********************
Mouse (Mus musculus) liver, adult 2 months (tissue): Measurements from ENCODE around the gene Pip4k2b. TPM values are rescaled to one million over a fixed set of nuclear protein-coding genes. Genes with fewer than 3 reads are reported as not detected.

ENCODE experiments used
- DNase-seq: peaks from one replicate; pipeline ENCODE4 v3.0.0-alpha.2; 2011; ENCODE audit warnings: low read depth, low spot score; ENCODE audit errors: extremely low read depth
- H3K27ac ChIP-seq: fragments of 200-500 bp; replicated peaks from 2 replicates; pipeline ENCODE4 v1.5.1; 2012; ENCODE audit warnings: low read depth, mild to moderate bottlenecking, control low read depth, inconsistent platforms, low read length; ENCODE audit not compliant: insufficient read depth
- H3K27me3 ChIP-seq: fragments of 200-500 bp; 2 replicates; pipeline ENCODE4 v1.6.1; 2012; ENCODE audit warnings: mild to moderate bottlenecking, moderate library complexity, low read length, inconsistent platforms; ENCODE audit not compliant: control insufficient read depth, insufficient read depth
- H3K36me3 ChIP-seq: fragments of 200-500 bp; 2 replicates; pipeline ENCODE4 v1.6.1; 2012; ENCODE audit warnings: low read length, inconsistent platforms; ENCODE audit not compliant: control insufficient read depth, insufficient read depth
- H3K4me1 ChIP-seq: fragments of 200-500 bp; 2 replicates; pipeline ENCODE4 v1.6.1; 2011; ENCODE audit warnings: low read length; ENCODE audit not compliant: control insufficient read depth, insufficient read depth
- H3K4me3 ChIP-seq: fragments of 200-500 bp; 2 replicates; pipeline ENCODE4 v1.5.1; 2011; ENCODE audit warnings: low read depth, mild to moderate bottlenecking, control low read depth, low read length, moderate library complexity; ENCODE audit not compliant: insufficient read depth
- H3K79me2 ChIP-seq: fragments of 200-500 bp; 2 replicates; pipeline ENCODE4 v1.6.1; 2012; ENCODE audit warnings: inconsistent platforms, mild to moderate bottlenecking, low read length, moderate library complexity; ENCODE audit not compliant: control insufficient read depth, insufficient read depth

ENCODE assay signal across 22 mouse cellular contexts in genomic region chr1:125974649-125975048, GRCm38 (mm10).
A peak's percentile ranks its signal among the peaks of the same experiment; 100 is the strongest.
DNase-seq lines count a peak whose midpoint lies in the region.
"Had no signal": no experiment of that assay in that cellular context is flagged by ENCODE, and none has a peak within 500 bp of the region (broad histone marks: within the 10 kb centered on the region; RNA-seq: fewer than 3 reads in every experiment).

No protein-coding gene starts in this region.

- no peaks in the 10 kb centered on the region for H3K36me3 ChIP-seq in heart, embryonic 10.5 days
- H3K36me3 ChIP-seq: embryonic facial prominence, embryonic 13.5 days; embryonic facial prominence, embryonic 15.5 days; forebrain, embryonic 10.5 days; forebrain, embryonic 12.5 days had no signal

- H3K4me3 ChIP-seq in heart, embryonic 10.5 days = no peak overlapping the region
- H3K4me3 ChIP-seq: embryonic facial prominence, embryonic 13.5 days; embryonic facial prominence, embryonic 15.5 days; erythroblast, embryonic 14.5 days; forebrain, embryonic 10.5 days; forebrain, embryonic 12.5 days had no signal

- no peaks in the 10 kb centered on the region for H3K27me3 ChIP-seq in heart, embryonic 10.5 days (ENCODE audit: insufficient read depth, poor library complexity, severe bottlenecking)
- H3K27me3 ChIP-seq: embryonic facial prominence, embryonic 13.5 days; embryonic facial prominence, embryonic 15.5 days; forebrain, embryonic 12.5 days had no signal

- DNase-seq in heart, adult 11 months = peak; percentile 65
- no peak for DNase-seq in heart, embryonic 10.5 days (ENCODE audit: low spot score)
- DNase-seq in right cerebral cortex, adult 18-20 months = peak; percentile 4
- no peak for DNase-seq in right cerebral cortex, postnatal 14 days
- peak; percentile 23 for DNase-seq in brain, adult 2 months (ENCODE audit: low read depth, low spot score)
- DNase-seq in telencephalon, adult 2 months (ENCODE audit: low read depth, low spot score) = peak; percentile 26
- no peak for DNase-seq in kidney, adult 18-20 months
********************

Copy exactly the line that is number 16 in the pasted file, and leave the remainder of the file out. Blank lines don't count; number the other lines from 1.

- H3K36me3 ChIP-seq: embryonic facial prominence, embryonic 13.5 days; embryonic facial prominence, embryonic 15.5 days; forebrain, embryonic 10.5 days; forebrain, embryonic 12.5 days had no signal